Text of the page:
This new test was issued after intense overnight negotiations Wednesday, and the Conference is going into at least Saturday or Sunday. It would be a wonder if even that extension would be met unless major compromises were found. Island nations were especially asking for yet stronger language. The reality is likely that any agreement will likely have some changes but not meet fully what any side desires. The question is does the “imperfect” defeat any agreement that will move towards the needed solutions?

U.S. Secretary of State John Kerry announced an $800 million climate pledge by 2020 from the U.S. at the UN climate change conference in Paris on Wednesday. He criticized deniers of global warming, saying: “Make no mistake: If, as a global community, we refuse to rise to this challenge—if we continue to allow calculated obstruction to derail the urgency of this moment—we will be liable for a collective moral failure of historic consequence.” He said also that deniers are “so out of touch with science that they believe rising sea levels don’t matter, because in their view, the extra water will just spill over the sides of a flat Earth.” (See speech here) Kerry came back to the conference to try to bring the sides together

On the other side, the climate deniers, coal, oil and other polluters and Republican supporters of the deniers and industry, already say it goes too far. Environmental groups in Paris believe it is too weak and they have a real case to be made, but these global negotiations are places of hard realities and the real question is are we truly moving forward? No document of this comprehensive and negotiated type, with 195 participant countries, will ever please all sides.

This new draft of 29 pages is down from 49, in which the key top members from the main nations will argue and work out a new, hopefully consensus, draft in the next few days, (or not), that will again not satisfy everyone likely. There are, according to reports, some 100 items where decisions have not been made due to conflicts over objectives or methods. Officials say the key issue is still how to define the obligations of nations developed or developing in addressing climate change.

The conference will in the future either be seen as a major negative catastrophic event for the globe or the starting point for some real progress. It is this text and the commitments that will follow that will prove if the international community – all sides – are in this together and all share a responsibility or we abandon our earth and the avoiding of mass disasters that we can in fact mitigate.

An assessment of the results and future paths and options will be posted after the results are known!


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President Barack Obama shakes hands with His Highness Sheikh Sabah Al-Ahmad Al-Jaber Al Sabah, Amir of the State of Kuwait, as Gulf Cooperation Council (GCC) leaders prepare to have a group photo with the President outside of the Laurel Cabin at the conclusion of a summit meeting at Camp David, Md., May 14, 2015. (Official White House Photo by Pete Souza)

By: Harry C. Blaney III

It seems many commentators had already drawn up their criticism in advance and did the same following the Camp David Middle East Gulf Cooperation Council (GCC) Summit that President Barack Obama had called to address the many conflicts, challenges, and discord in that region. Some, especially those on the hawkish right have pronounced it either a failure, misguided, or even worse. On the other hand there is a group of experts that see it as the start of a better more enlightened engagement on the many problems that plague that region.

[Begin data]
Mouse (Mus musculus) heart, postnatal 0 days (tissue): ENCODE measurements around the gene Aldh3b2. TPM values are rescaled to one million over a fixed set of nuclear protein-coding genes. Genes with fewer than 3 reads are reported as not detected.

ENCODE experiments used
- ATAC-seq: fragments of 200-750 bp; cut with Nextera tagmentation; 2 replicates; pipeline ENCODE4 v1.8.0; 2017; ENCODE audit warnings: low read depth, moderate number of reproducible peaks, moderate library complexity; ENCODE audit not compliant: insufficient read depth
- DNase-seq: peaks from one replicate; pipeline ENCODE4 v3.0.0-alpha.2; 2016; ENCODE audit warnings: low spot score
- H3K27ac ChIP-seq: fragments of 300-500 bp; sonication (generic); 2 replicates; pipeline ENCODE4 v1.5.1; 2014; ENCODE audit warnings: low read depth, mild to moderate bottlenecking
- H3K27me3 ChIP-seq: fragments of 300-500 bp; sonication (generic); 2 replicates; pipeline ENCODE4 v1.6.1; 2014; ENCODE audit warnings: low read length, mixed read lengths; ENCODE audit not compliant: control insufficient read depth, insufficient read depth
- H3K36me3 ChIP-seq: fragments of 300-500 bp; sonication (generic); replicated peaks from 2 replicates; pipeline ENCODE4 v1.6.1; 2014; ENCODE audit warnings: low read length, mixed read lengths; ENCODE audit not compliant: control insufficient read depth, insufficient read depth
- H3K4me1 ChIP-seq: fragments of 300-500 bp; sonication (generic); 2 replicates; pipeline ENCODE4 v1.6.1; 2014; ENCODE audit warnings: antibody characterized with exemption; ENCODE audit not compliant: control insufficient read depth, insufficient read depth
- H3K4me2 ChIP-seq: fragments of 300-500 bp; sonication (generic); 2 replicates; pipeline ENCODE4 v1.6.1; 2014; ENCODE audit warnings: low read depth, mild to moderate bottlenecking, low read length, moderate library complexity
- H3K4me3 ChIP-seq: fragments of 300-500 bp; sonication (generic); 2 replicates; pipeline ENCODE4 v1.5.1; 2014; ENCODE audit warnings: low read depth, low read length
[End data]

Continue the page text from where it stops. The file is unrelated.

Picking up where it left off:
The naysayers seem intent on not letting Obama find some useful middle ground between making war with Iran and withdrawing America’s interest in the region. Some misguided conservatives at the Council on Foreign Affairs, Foreign Policy, Fox, and the Wall Street Journal seems to view it as a failure unless American makes, a “NATO like” commitment to the Sunni states, tying American troops to the possible Saudi agenda of a war like stance with Iran or even the largely Shia nations and populations.

These naysayers’ position tracts that of the oil, banking, and military industries, who see large profits in such a strategic alliance relationship which would be without many restrictions on the buying of American weapons, energy contracts, and financial services.  This misguided position for America and our real allies ends in disaster and plungers us into taking one side of a messy regional, religious, and geo-strategic centuries old conflict which can only end in even more catastrophe for all.  What were they thinking? These are the same people and views that lead us into the Iraq madness.  Significantly, Obama promised at the GCC Summit assistance against external aggression which is a reasonable if still problematic stance.

The skeptics seem to be driven by ideology and not good strategic sense and honest analysis of the realities on the ground or real American interests. What is needed is not creation of an alliance bent on making war between religious sects but rather help on coming to some measure of common ground and reconciliation between the Sunni and Shia factions.

In place of a NATO type US-Sunni alliance, a better approach would be a larger region wide security framework which would ensure a large measure of security for all participants in the region as well as more prosperity for the citizens of the region. This is something that Obama and also the Western allies can help bring about, if and only if, the Gulf Sunni States see a wider vision and the long-term advantage of a settlement of the age old conflicts and desire stability, peace, and mutual security for the whole region rather than an endless internecine war.